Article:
German forces started its Tallinn Offensive on 19 August 1941, capturing Rapla on 21 August 1941. They reached Tallinn outskirts in Pirita on 24 August 1941 and Harku and Lasnamäe on 26 August 1941. Ordinary citizens were ordered to build defenses around Tallinn. Soviet forces started evacuating by sea on 24 August 1941. Of the 195 ships, that left Tallinn and Paldiski, 55 were sunk by mines near Juminda Peninsula, killing around 15,000 evacuees. Evacuating Soviet forces destroyed much of the infrastructure and industry around Tallinn. German forces captured Paldiski and Tallinn on 28 August 1941, shooting down the Soviet Flag on Tallinn Pikk Hermann Tower. Estonians replaced it with the Flag of Estonia, but it was replaced with the Flag of Germany the next day. German forces were greeted as liberators in Tallinn. It was also the first time since 1219 that Tallinn had been captured following a military engagement.

German occupation[edit]

Northern Estonia was the site of several concentration camps and massacres. In September 1942, up to three thousand foreign Jews and Gypsies were executed at Kalevi-Liiva in Jõelähtme Parish, while the rest were sent to the small Jägala concentration camp nearby, that never had more than 200 prisoners as their lifespan was short. Klooga concentration camp in Keila Parish was mostly evacuated before the Soviet takeover, however, 2,000 prisoners were executed before the German retreat. The Red Army liberated the few survivors on 22 September 1944.

Tallinn was bombed by the Soviet Air Force on 9 and 10 March 1944, killing 757 people and destroying 8,000 buildings (about one-third of the capital). Among others, Harju Street, St. Nicholas' Church, and Estonia Theatre were hit. 36-38 Soviet bombers were shot down during the bombardment.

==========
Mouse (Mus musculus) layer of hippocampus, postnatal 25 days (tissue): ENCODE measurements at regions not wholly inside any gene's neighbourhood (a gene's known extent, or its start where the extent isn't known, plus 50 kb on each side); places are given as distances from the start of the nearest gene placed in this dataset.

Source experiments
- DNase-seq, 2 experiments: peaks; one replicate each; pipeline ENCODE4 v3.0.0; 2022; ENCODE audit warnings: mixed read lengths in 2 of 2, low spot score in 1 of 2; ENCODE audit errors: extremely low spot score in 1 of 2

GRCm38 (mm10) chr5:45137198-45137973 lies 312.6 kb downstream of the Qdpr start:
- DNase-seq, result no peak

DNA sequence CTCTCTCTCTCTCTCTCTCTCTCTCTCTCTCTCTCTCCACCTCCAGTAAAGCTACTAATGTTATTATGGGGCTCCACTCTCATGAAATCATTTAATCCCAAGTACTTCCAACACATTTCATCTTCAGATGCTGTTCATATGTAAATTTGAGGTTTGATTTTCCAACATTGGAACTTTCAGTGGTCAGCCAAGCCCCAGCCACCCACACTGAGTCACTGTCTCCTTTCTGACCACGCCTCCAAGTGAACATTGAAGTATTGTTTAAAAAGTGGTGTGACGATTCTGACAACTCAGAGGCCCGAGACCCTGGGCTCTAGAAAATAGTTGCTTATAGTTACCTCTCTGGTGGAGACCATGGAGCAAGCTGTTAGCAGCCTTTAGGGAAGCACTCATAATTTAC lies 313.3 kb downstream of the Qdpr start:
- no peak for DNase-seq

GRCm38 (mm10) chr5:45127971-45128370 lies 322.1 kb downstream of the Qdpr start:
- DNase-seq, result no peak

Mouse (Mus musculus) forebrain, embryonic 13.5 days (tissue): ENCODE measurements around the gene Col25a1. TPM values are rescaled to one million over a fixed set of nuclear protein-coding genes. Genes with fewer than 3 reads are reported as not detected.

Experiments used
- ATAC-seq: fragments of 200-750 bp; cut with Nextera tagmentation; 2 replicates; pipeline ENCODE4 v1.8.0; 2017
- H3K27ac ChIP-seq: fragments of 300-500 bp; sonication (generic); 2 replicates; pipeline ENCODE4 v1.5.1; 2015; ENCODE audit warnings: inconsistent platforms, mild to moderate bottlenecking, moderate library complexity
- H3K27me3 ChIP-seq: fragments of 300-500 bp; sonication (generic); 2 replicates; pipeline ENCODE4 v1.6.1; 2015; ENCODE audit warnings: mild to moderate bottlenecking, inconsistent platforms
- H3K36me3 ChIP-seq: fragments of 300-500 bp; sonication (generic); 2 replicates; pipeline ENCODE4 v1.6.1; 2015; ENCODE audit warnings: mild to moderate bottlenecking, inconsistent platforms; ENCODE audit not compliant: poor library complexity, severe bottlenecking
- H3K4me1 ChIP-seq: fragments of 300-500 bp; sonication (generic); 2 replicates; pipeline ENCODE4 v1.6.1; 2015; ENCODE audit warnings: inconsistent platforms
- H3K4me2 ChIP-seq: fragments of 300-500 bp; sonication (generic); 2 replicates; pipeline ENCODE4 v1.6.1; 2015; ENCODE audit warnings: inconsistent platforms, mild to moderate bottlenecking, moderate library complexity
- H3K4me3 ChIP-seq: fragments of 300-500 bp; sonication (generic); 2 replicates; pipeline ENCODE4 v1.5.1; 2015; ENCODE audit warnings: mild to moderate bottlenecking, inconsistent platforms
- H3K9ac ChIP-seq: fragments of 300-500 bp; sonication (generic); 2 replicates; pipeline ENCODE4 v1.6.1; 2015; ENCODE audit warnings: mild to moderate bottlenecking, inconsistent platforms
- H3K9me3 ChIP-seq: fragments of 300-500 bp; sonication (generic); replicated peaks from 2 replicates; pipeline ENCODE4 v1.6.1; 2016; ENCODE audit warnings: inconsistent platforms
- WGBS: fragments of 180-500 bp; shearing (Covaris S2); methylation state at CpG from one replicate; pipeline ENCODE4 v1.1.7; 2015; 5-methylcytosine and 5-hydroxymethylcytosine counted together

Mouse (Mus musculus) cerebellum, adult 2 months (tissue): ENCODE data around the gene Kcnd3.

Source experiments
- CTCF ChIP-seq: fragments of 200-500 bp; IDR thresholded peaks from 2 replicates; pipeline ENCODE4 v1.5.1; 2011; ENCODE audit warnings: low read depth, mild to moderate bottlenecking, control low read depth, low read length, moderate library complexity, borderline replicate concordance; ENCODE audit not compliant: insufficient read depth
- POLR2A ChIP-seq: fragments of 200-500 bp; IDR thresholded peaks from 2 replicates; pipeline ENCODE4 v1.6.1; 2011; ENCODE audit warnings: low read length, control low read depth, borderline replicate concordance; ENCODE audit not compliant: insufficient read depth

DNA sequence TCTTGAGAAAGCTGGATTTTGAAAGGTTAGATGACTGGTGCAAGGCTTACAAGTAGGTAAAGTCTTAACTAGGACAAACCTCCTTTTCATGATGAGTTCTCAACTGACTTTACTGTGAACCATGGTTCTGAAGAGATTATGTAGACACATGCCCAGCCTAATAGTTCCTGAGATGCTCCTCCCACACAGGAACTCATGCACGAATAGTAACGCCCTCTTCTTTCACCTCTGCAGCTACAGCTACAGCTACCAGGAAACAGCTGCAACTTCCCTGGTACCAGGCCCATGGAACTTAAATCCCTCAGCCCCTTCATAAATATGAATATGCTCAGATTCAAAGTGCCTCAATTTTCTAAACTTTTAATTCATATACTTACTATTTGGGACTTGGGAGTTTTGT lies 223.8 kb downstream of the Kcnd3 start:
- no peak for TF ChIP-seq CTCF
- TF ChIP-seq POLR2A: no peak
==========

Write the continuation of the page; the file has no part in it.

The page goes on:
After the Red Army broke through the Tannenberg Line in Eastern Estonia and crossed the Emajõgi river near Tartu, it launched the Tallinn Offensive on 17 September 1944 when Adolf Hitler had agreed to start abandoning Estonia on 16 September 1944. The National Committee of the Republic of Estonia was formed in Tallinn in March 1944 and the last Prime Minister of Estonia Jüri Uluots organized a new government under Otto Tief on 18 September 1944, captured government offices in Tallinn on 20 September 1944, and put the Estonian flag on top of the Pikk Hermann Tower.

German forces started Operation Aster to evacuate its 50,000 soldiers and 20,000 civilians through Tallinn and Paldiski. On the way, the hospital ship "Moero" was attacked and sunk by the Soviet Air Force, killing 637 of its passengers. The retreating German forces avoided conflict with the Red Army in Tallinn and the invading army saw only little resistance by Estonian units led by Rear Admiral Johan Pitka. The Red Army entered Tallinn on 22 September and Paldiski on 24 September 1944.

Before the Soviet reoccupation in 1944, thousands fled to Sweden across the Baltic Sea, including the entire Estonian Swedish population, who had been settling also on Pakri islands in Harju County.

Second Soviet occupation[edit]

The Forest Brothers resistance movement was considered to be the weakest in Harju County, due to dense population, fewer forests and more Soviet military activity. New deportations followed in 1949. The Soviet era brought development of heavy industry, a massive influx of foreign workers from throughout the Soviet Union and construction of new districts (Maardu, Mustamäe, Väike-Õismäe and Lasnamäe) for Tallinn.

Hotel Viru in Tallinn was built in 1972 as the first modern highrise in Estonia. The 1980 Summer Olympics Sailing events were held in Tallinn. The event also brought major construction, such as the seaside road from Central Tallinn to Pirita, renovation projects in Tallinn Old Town and the iconic highrise Hotel Olümpia and Tallinn TV Tower.

In 1962, Paldiski became a Soviet Navy nuclear submarine training centre and had two land-based nuclear reactors with 16,000 employees. It was a closed town until the last Russian warship left in August 1994. Until then it was the last Russian military base in Estonia. Russia relinquished control of the nuclear reactor facilities in September 1995.

Administrative history[edit]

Map of Harju County after the separation of Paldiski County in 1783–1796

Formation of the county[edit]